This use of Cardozo and Holmes might come as a surprise to those who assume that both judges were at the vanguard of the movement called “Legal Realism,” which was supposed to have taught us that the law always bends to meet social needs. But the Rhode Island Supreme Court proved itself to be more sophisticated in legal theory than many law professors, for it correctly understood that both Cardozo and Holmes had a theory of the common law that demanded more of judges than that they simply act like politicians. To the contrary, Cardozo and Holmes (who were not, strictly speaking, legal realists) understood that common law principles, not politics, guided judicial reasoning, even though social conditions could help guide the judge as he or she applied those principles to new cases.

The Court also followed the spirit of Cardozo and Holmes when it applied the principles of common law public nuisance to the case before it. The Court could have simply announced that it would not extend the law of public nuisance to the case of lead paint, and left the stage. This would have pleased the defendants and the conservative critics of the litigation, but it would have done little to help the plaintiffs understand why they had lost. Furthermore, it would not have done anything to help develop the common law and aid its evolution.

Challenging the Equation of Lead Particles and Pollution: Why the Court Was Correct

Rather than offering a curt opinion stating public nuisance law did not apply, the Court, to its credit, rolled up its sleeves and tried to explain why the plaintiffs’ simple formalist equation of “lead particles” with “pollution” was inadequate. It offered two arguments, both of which, I believe, are important additions to the law of public nuisance.

First, the Court noted that the definition of “public right” (the second element in the test for public nuisance) does not refer broadly to any interest shared by all persons in a society. The plaintiffs had tried to argue that since all persons in Rhode Island have the capacity to fall ill, the interference with the health of children as a result of exposure to lead particles is an interference with a public right. The Court rejected this argument. It noted that a public right is not a right to common interest but a right to a “public good.”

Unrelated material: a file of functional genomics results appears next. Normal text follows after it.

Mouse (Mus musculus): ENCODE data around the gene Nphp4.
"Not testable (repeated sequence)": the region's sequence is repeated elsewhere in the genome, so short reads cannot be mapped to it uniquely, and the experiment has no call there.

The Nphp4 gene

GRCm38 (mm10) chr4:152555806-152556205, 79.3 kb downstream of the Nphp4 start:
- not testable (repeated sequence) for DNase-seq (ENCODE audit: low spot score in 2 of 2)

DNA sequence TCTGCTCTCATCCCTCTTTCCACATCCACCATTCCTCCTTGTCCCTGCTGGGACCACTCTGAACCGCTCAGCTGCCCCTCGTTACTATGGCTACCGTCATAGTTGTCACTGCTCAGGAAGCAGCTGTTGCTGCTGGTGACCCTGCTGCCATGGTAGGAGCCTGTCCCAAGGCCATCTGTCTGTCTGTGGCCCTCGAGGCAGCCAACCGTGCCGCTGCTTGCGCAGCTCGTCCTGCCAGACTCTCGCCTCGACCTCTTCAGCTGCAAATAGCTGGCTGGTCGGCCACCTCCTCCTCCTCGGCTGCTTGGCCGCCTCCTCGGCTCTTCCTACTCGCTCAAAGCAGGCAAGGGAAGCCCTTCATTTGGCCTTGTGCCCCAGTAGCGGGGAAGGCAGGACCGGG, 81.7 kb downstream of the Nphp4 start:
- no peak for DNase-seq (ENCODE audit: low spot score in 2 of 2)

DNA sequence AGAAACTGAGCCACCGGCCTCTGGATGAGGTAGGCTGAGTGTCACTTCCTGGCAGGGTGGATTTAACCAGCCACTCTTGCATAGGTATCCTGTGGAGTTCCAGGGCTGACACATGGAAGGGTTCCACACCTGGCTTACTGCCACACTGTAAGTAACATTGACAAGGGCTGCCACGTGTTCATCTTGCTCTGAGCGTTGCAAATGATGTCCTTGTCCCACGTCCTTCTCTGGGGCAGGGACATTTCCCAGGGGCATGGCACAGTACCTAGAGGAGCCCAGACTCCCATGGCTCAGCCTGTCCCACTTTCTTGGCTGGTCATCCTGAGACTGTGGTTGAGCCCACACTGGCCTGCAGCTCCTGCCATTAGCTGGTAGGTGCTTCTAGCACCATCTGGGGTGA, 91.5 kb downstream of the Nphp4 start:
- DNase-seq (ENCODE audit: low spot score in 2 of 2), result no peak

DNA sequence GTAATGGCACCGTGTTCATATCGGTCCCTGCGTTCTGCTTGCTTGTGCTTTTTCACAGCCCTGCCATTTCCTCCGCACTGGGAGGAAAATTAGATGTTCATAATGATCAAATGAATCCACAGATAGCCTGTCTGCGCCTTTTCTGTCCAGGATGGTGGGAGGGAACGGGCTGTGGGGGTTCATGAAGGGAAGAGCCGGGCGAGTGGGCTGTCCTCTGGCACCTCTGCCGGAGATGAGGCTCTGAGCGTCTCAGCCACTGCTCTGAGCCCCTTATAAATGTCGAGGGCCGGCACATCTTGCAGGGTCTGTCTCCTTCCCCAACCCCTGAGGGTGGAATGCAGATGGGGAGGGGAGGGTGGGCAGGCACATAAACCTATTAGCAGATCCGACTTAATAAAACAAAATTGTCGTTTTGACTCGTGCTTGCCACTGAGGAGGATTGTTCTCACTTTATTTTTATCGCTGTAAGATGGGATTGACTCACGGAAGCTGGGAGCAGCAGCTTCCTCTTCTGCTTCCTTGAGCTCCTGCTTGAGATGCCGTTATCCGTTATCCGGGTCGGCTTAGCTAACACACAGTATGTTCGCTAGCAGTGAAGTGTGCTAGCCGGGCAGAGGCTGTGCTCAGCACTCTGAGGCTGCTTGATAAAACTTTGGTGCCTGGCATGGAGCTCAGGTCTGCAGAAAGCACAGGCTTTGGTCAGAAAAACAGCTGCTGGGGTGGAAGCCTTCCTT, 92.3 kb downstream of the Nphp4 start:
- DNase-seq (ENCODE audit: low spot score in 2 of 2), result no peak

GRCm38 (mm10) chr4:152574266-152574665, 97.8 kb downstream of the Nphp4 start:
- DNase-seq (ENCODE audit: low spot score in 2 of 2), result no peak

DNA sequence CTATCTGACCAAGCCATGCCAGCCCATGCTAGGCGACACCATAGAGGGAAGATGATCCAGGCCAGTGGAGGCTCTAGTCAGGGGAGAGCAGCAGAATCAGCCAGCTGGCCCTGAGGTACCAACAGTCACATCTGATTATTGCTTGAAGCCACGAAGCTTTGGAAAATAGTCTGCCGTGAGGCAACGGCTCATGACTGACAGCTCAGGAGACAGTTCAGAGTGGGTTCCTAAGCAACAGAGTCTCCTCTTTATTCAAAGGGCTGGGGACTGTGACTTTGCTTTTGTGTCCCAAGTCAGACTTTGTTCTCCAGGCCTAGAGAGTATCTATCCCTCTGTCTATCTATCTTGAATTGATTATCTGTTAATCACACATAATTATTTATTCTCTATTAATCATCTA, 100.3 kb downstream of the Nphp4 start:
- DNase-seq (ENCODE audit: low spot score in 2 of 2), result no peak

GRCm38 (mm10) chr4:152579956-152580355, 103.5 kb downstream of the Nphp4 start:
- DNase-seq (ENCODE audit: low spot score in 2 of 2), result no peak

This distinction is subtle. By definition, a public good is a good that, if enjoyed by anyone in society, must be capable of being enjoyed by all. ( A public park is a classic public good). The distinction is not based on how many persons might be affected by the interference with the ability to enjoy the good: More people might be affected by an interference with their private right to be free of a personal injury than by an interference with the public right to a fishing ground, yet only the latter right can be vindicated by the public nuisance doctrine. The distinction refers, instead, to the party in interest. A public good is a special kind of interest whose protection justifies the extraordinary legal standing that public nuisance provides.

Second, the Court held that the law of public nuisance requires not only that the defendant be a substantial cause of the interference, but that the defendant still be in control of the instrumentality that caused the interference at the time when the suit is brought. The plaintiffs had urged the Court not to apply this requirement, again on the formalistic grounds that it should make no difference whether the defendant was still in control if, in theory, the defendant could be found later and obliged to repair the consequences of the interference it had caused.

The Court’s insistence on control was based, however, on an understanding of the interrelationship between the substantive law of public nuisance and the law of remedies. Nuisance is a branch of equity, and the remedy that nuisance provides is injunctive relief, not damages. The plaintiffs acknowledged this, but claimed that these terms—“equity,” “injunctive relief,” and “damages”—essentially did not mean anything, and could be used interchangeably. The Court held otherwise. It noted that the substantive rules of the common law of nuisance had to be congruent with the remedial rules of equity. It argued that since the remedy for public nuisance was injunctive relief, not damages, then control by the defendant of the target of the court’s injunction (e.g. the instrument of interference) was a necessary and not a contingent element of the case. If a defendant was to be ordered to do something, it had to be able to possess the control necessary to do it.

The arguments that I have reviewed here may strike some as overly technical. The lawyers for the state hoped that the Rhode Island Justices would find them overly technical, too – and would vote to preserve the plaintiffs’ victory by glossing over these doctrinal questions. Meanwhile, on the other side, the lawyers for the lead paint industry hoped to get the verdict overturned by arguing that they never did “anything wrong” – that is, that they never sold lead paint knowing of its dangers.

The Rhode Island Supreme Court understood, however, that the technical rules of the common law are the best and surest guide to answer extremely difficult questions like the ones this case raised. They trusted in their instinct that by sticking close to the law, they would get not only the right answer, but a reasonable answer. They were right, and for that they should be applauded.


Anthony J. Sebok, a FindLaw columnist, is a Professor at Benjamin N. Cardozo School of Law in New York City. His other columns on tort issues may be found in the archive of his columns on this site.